Asked what he would say to Blake’s family about the events that sparked the latest round of racial justice protests in a summer filled with them, Trump spoke in general terms. “I feel terribly for anybody that goes through that,” he said.
“It’s under your local investigation group unit, and I hope they come up with the right answer,” he added. “It’s a complicated subject, to be honest with you.”
The president’s emphasis on a partisan, pro-police, anti-protest message is illustrative of the pivot Republicans are trying to make, turning the conversation away from an economy battered by the coronavirus pandemic, which has killed upwards of 183,000 Americans, to the issue of public safety as the 2020 presidential race enters its final stretch.
Wisconsin is a battleground state that Trump won in 2016 by less than a percentage point, and Democrats were set to hold their nominating convention in Milwaukee earlier this summer before the event went virtual.
Republicans are seeking to capitalize on violence erupting in cities across the countries this summer, an offshoot of the massive protests that have taken over the streets of towns and cities across the country. Trump has targeted white suburban voters, warning them that their “suburban lifestyle dream” is in jeopardy, and casting Democrats as weak on crime and anti-law enforcement.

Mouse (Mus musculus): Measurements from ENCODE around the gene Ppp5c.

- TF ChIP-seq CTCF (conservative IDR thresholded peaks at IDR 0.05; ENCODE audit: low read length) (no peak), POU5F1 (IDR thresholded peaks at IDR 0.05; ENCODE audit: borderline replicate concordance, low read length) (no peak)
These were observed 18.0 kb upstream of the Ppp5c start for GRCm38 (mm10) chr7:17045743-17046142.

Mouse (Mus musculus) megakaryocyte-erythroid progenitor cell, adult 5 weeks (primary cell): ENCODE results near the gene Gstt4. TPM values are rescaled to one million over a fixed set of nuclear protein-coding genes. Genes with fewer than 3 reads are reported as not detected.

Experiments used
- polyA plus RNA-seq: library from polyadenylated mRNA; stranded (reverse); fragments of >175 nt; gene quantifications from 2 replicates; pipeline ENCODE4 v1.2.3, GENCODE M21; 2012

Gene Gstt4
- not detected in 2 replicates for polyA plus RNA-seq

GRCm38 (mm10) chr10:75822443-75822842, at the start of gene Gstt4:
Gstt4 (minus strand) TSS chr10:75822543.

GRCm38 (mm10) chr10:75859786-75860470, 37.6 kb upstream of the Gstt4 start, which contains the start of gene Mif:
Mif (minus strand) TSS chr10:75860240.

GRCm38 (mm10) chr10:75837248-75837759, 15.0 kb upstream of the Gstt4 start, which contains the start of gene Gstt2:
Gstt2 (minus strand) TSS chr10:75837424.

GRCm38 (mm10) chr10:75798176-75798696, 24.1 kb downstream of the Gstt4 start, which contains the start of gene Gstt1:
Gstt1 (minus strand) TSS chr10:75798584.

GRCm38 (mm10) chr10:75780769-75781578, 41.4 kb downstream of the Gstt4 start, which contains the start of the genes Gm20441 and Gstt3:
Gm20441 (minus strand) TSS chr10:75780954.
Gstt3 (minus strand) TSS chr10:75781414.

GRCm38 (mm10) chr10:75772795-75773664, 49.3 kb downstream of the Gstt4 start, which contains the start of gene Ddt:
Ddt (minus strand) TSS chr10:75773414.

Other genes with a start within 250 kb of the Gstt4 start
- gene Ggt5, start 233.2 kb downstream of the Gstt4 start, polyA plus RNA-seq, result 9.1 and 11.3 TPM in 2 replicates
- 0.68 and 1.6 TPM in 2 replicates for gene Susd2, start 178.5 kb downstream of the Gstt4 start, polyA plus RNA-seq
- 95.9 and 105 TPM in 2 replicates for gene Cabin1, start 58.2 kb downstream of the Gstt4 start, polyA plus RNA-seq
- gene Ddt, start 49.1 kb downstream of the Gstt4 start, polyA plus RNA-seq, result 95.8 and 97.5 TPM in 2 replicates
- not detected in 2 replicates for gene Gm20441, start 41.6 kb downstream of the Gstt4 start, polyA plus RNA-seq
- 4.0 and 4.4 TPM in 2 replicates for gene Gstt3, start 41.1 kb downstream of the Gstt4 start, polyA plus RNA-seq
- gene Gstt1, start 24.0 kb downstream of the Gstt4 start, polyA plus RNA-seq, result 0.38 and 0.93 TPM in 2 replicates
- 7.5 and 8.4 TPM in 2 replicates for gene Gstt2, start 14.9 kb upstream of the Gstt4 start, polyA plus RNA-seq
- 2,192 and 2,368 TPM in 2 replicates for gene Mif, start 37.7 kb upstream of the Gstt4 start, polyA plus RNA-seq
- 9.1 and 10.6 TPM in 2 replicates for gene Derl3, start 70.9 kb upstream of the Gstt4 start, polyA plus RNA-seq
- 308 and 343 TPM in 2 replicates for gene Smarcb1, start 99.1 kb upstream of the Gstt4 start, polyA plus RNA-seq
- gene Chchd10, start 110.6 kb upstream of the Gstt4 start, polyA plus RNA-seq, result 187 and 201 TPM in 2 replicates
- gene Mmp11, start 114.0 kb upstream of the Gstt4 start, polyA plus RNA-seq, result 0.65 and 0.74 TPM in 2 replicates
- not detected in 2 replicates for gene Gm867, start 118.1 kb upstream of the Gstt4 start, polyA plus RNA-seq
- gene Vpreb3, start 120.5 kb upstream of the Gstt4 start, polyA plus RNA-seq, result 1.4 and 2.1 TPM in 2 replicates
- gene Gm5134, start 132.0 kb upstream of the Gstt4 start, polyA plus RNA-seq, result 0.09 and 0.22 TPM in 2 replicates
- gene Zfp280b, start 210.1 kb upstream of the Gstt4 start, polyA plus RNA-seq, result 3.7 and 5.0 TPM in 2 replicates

On Tuesday, Trump trashed Democratic leaders in Wisconsin and around the country, saying the party wants to defund police, end cash bail, and hire “radical” judges and prosecutors who would release criminals back into the street. The violence erupting across American cities, he added, is all on Democrats.
“All of these problems are Democrat cities,” Trump said. “We don’t wanna say it, but it is.”
In the hours before Trump arrived, about 200 Trump supporters gathered along Sheridan Road through downtown. A couple dozen Black Lives Matter protesters walked through the group, fists raised, calling out “Black lives matter.”
The exchanges between both sides quickly grew fiery, as Trump supporters shouted back “All lives matter!” One Trump supporter yelled that the president had saved the city from burning down as BLM protesters called him a racist and fascist.
The opposing sides got into each other’s faces, adjudicating the violent events that recently swept through the country — from Breonna Taylor in Louisville to George Floyd in Minneapolis.
Even before landing in Kenosha, the president was widening divides. He cited an anonymous person who, he said, claimed to have flown on a plane “filled” with looters, anarchists and rioters “obviously looking for trouble,” doubling down on something even Trump-friendly Fox News host Laura Ingraham said sounded like a conspiracy theory.
Trump also said the man who was killed Saturday in Portland was “targeted” and that protesters “were so happy” about the killing. And he lamented the media’s focus on his supporters shooting paintball guns at protesters instead of highlighting what he called an execution in the street. The shooting was widely covered.
Tuesday afternoon, he chastised a reporter for asking about peaceful protests.
“You keep getting back to the opposite subject,” he said. “We should talk about the kind of violence that we’ve seen in Portland and here and other places.”